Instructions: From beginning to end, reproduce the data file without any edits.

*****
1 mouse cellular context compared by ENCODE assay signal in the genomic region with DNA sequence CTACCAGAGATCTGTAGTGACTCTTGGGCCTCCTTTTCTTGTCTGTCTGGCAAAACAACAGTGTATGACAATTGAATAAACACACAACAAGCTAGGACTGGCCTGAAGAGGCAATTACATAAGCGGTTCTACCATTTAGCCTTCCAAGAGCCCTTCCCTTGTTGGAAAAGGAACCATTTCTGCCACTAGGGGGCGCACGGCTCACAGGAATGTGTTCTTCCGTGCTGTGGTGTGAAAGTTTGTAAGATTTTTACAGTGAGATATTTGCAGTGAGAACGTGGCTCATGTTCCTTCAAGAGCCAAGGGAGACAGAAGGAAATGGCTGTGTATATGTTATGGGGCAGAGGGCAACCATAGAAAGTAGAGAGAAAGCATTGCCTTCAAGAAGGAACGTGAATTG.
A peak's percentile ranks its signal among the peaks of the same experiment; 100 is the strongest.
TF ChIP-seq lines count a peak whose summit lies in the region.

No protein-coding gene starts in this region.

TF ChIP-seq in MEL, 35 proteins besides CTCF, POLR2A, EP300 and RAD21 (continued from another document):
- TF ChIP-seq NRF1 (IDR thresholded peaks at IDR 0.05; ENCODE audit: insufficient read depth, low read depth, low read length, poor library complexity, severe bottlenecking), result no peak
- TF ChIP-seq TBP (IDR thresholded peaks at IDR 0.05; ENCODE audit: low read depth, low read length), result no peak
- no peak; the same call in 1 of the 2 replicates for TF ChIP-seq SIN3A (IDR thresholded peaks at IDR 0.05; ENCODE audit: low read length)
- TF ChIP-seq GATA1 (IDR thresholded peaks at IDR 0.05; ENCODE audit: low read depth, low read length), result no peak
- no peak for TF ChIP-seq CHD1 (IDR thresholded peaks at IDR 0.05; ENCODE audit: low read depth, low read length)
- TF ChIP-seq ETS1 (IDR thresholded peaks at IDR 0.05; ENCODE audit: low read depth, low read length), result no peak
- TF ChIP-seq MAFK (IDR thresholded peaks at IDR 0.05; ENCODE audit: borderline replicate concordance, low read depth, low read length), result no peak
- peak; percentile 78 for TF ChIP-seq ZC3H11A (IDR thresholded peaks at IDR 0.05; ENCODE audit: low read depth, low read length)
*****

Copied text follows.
1 mouse cellular context compared by ENCODE assay signal in the genomic region with DNA sequence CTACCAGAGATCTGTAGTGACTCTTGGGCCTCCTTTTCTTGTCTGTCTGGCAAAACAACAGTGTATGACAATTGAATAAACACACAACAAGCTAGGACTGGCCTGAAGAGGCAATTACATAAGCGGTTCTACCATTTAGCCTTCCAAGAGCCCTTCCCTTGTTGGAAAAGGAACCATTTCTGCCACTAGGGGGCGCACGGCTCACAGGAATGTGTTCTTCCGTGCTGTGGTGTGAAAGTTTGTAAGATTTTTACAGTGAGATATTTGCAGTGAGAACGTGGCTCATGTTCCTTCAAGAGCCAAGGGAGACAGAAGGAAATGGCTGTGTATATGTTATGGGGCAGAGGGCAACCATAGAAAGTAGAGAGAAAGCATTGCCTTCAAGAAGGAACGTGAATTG.
A peak's percentile ranks its signal among the peaks of the same experiment; 100 is the strongest.
TF ChIP-seq lines count a peak whose summit lies in the region.

No protein-coding gene starts in this region.

TF ChIP-seq in MEL, 35 proteins besides CTCF, POLR2A, EP300 and RAD21 (continued from another document):
- TF ChIP-seq NRF1 (IDR thresholded peaks at IDR 0.05; ENCODE audit: insufficient read depth, low read depth, low read length, poor library complexity, severe bottlenecking), result no peak
- TF ChIP-seq TBP (IDR thresholded peaks at IDR 0.05; ENCODE audit: low read depth, low read length), result no peak
- no peak; the same call in 1 of the 2 replicates for TF ChIP-seq SIN3A (IDR thresholded peaks at IDR 0.05; ENCODE audit: low read length)
- TF ChIP-seq GATA1 (IDR thresholded peaks at IDR 0.05; ENCODE audit: low read depth, low read length), result no peak
- no peak for TF ChIP-seq CHD1 (IDR thresholded peaks at IDR 0.05; ENCODE audit: low read depth, low read length)
- TF ChIP-seq ETS1 (IDR thresholded peaks at IDR 0.05; ENCODE audit: low read depth, low read length), result no peak
- TF ChIP-seq MAFK (IDR thresholded peaks at IDR 0.05; ENCODE audit: borderline replicate concordance, low read depth, low read length), result no peak
- peak; percentile 78 for TF ChIP-seq ZC3H11A (IDR thresholded peaks at IDR 0.05; ENCODE audit: low read depth, low read length)